For example, more than 20 years ago the IPv4 protocol was scrapped in favor of the newer IPv6, and yet IPv6 is nowhere near being fully rolled out on the market. According to Google, IPv6 adoption varies greatly across the globe. Countries like India tops the list, while others – as my native Denmark – only 3,6% of users access Google over IPv6.
In some markets, like my native Danish, as little as 4 percent of the internet traffic uses IPv6, according to Google. Apparently users haven’t yet felt the need for them to change their existing cell phones and network hardware to IPv6-enabled variants.
In China, where rollout is not as dependent on market needs, the situation is different. For example, the Chinese government has decided that IPv6 should be fully rolled out by 2025. The same could happen to New IP.
No smoking gun
Not everyone shares Mirko Pressers and James Griffith’s concerns about the New IP proposal. “The proposal is still too loose to be taken really seriously at all”, Milton Mueller, professor at the Georgia Institute of Technology and an expert in Internet Governance, tells me over the phone. “There are a lot of interests at stake in this discussion. Both strategic competition and military tensions come into play” Mueller continues, urging calm. “ I do not think Huawei is a tool for the Chinese government here. For Huawei, it’s mostly about their own commercial interests in the battle for the global market. They are super dynamic. And all companies try to set the standards themselves” he says.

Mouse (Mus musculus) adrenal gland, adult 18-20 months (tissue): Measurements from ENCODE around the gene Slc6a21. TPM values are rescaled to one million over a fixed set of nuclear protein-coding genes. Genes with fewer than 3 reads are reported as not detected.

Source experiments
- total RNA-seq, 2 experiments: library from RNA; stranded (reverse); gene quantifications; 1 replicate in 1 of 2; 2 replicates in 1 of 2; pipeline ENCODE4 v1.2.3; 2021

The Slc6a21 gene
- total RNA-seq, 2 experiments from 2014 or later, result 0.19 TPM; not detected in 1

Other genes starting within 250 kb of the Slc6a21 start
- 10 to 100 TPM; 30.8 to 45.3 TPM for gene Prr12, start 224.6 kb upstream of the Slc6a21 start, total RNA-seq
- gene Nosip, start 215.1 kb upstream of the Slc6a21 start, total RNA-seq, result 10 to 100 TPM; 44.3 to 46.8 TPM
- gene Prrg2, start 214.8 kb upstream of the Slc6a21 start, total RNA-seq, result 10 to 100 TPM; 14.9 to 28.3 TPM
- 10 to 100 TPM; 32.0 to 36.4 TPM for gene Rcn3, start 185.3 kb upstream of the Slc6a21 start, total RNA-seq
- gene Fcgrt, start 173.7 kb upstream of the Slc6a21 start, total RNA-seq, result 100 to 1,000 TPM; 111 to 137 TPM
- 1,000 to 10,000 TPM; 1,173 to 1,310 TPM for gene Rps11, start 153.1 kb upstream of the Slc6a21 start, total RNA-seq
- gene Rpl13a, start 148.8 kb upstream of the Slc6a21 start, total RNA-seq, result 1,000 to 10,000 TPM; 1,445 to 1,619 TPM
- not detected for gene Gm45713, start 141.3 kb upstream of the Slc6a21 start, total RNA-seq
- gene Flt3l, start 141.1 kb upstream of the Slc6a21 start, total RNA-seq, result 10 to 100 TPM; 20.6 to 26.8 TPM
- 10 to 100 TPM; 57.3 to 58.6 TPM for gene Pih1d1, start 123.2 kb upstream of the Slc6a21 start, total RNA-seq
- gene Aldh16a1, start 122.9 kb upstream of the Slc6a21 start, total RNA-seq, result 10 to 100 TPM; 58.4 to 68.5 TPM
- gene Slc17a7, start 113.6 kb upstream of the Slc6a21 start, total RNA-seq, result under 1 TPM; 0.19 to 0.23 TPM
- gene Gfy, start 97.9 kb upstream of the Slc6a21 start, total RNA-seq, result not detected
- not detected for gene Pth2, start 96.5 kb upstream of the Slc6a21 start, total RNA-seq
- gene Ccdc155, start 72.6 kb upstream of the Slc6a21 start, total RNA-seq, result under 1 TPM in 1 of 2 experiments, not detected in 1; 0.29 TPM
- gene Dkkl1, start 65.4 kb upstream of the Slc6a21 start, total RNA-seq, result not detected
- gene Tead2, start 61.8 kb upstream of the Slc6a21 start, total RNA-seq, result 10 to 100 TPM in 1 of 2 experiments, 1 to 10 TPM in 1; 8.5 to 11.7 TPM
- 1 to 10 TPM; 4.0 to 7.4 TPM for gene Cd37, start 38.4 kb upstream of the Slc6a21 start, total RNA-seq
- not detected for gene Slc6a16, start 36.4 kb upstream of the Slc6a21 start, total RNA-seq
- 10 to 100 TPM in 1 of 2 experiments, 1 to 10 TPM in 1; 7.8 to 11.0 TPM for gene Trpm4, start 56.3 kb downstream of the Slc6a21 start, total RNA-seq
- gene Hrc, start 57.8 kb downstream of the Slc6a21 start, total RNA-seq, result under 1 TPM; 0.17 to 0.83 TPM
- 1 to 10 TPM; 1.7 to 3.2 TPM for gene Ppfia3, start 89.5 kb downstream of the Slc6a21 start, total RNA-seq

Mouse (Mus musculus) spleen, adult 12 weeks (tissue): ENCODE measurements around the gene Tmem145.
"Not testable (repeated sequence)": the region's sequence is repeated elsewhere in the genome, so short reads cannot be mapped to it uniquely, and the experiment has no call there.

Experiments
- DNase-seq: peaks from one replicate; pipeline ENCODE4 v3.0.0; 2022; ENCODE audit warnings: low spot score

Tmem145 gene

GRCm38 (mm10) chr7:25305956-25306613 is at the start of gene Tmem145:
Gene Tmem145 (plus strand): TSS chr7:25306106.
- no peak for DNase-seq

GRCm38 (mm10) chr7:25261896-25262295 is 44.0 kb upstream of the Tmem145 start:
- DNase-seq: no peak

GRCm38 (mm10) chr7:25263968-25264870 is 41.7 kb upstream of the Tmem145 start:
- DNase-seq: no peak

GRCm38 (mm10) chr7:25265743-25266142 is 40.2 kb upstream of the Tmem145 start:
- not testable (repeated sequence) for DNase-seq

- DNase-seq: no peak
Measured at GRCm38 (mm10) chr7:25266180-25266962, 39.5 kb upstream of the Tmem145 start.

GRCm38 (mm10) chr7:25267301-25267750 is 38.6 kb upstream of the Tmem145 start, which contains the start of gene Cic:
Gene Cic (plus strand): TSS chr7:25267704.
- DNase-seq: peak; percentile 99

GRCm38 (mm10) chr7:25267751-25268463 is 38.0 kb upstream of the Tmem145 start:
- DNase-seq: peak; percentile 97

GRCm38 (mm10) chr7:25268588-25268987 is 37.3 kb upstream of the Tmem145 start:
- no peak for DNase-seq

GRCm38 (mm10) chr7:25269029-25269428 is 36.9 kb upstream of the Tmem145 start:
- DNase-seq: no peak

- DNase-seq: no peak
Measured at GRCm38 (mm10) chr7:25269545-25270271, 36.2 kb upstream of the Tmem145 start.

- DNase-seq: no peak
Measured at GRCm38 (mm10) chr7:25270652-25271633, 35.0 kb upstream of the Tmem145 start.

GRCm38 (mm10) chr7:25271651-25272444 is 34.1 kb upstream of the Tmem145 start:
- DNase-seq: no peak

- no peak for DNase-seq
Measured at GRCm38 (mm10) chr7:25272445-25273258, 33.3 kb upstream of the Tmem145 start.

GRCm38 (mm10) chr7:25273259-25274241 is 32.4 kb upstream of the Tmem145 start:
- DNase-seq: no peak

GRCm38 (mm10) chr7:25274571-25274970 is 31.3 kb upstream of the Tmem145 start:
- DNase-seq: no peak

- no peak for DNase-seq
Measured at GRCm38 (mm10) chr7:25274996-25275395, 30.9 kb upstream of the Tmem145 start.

Longtime telco pundit Torben Rune backs him up. “There’s nothing in the proposal which really makes the warning bells ring. Already today, you’re able to guess a lot about the traffic, if that is what you want. Based on the package size of the Netflix movie you stream, for example, you can figure out what it is you are watching, says Torben Rune. “There’s no smoking gun”.
“There’s nothing in the proposal which really makes the warning bells ring”Torben Rune, Telco Pundit
Trying to pinpoint exactly where and how the New IP proposal misses the mark, even the critics get a little vague in their speech. “I can not point to a precise section of the proposal. It’s too imprecise with too many buzzwords”, says Mirko Presser. “But I can see that Huawei will introduce a tighter control of traffic. And it breaks with the basic idea of freedom on the web that lies behind the IP protocol. That no one, not even governments, should be able to interfere in what you say.”